Certified Adversarial Robustness via Randomized Smoothing
CMU: Jeremy Cohen, Elan Rosenfeld, J. Zico Kolter
Prove a tight robustness guarantee in $l_2$ norm for smoothing with Gaussian noise.
workaround: look for robust classifiers that are not neural networks
Randomized smoothing: can transform any arbitrary base classifier $f$ into a new “smoothed classifier” g that is certifiably robust in $l_2$ norm. For any input $x$, the smoothed classifier’s prediction $g(x)$ is defined to be the class which $f$ is most likely to classify the random variable $N(x, \sigma^2I)$ as. $g(x)$ returns the most probable prediction by $f$ of random Gaussian corruptions of $x$.
The smoothed classifier $g$ will also possess a desirable property that the base classifier may lack: one can verify that $g$’s prediction is constant within an l2 ball around any input $x$, simply by estimating the probabilities with which $f$ classifies $N(x, \sigma^2I)$ as each class.
The higher the probability with which f classifies $N(x, \sigma^2I)$ as the most probable class, the larger the $l_2$ radius around $x$ in which $g$ provably returns that class.
This paper proves the first tight robustness guarantee for randomized smoothing, and suspect that asyetunknown noise distributions might induce robustness to other perturbation sets such as general $l_p$ norm balls.
Drawback of randomized smoothing: it is not possible to exactly compute the probabilities with which $f$ classifies $N(x, \sigma^2I)$ as each class, so it is not possible to evaluate $g$’s predition for any $x$, or to exactly compute the radius for safety. (resorted by Monte Carlo algorithms)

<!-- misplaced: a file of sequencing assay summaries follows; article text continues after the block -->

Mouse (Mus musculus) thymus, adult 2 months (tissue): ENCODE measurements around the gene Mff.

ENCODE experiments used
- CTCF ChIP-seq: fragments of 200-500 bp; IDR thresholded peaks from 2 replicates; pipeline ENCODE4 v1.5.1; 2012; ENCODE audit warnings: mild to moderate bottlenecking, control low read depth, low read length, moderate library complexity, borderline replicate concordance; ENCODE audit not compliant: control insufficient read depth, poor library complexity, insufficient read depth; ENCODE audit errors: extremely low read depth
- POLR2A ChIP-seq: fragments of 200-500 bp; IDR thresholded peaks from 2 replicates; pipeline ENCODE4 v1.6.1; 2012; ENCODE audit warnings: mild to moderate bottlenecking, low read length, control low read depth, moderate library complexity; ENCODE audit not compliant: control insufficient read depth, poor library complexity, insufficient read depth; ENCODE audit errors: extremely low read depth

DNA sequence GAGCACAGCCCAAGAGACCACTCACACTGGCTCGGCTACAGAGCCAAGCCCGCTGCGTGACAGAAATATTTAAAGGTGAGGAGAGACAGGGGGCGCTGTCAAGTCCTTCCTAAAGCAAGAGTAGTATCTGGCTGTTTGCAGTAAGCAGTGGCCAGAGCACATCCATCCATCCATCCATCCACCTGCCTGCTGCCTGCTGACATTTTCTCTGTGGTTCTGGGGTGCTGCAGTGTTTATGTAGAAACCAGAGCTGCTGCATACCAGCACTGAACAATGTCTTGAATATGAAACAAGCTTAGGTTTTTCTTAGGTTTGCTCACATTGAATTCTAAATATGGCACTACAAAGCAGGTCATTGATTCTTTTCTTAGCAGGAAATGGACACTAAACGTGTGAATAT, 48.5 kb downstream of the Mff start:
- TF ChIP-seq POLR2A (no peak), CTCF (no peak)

Advantage of randomized smoothing: no assumptions about the base classifier’s architecture; scale to large networks
Conservative certification: sound but incomplete, more scalable
$g(x)$ returns the class $c$ whose preimage {$x’ \in R: f(x’)=c$} has the largest probability measure under the distribution $N(x, \sigma^2I)$; $\sigma$ is a hyperparameter controlling a robustness/accuracy tradeoff.
Robustness guarantee:
Binary case:
Large R may imply that:
 large $\sigma$
 the probability of the top class $c_A$ is high
 the probability of each other class is low
 R –> $\infty$: $\underline{p_{A}}$ –> 1, $\overline{p_{B}}$ –> 0
Assume $\underline{p_{A}}+\overline{p_{B}}\le 1$, for any perturbation $\delta > R $, then there exists an adversarial example, i.e. $g(x+\delta) \ne c_A$. The set of perturbations to which a Gaussiansmoothed classifier is provably robust is exactly an $l_2$ ball.
Although he certified radius does not depend explicitly on the data dimension $d$, images in higher resolution can tolerate higher levels σ of isotropic Gaussian noise before their classdistinguishing content gets destroyed. In high resolution, smoothing can be performed with a larger $\sigma$, leading to larger certified radii.
Implementation:
 draws $n$ samples of $f(x + \epsilon)$ by running $n$ noisecorrupted copies of $x$ through the base classifier.
 predict or calibrate the abstention threshold
 CERTIFICATION: To get $f(x + \epsilon)$, $\underline{p_{A}}$ and $\overline{p_{B}}$ at the same time, use a small number of samples from all $f(x + \epsilon)$ and take a guess at $c_A$, then use a small number of samples to estimate $\underline{p_{A}}$ and $\overline{p_{B}}$ ($1\underline{p_{A}}$).
 LOWERCONFBOUND: return a onesided $(1 − \alpha)$ lower confidence interval for the Binomial parameter $p$.
Certifying large radii requires many samples.
Training
 In high dimension, the Gaussian distribution $N(x, \sigma^2I)$ places almost no mass near its mode x. Large $\sigma$ leads to the distribution of natural images has a disjoint support from that with $N(x, \sigma^2I)$.
 Follow Lecuyer et al. (2019), with Gaussian data augmentation
 suspect that there may be room to improve upon this training scheme perhaps by training the base classifier so as to maximize the smoothed classifier’s certified accuracy at some tunable radius.
Code: https://github.com/locuslab/smoothing

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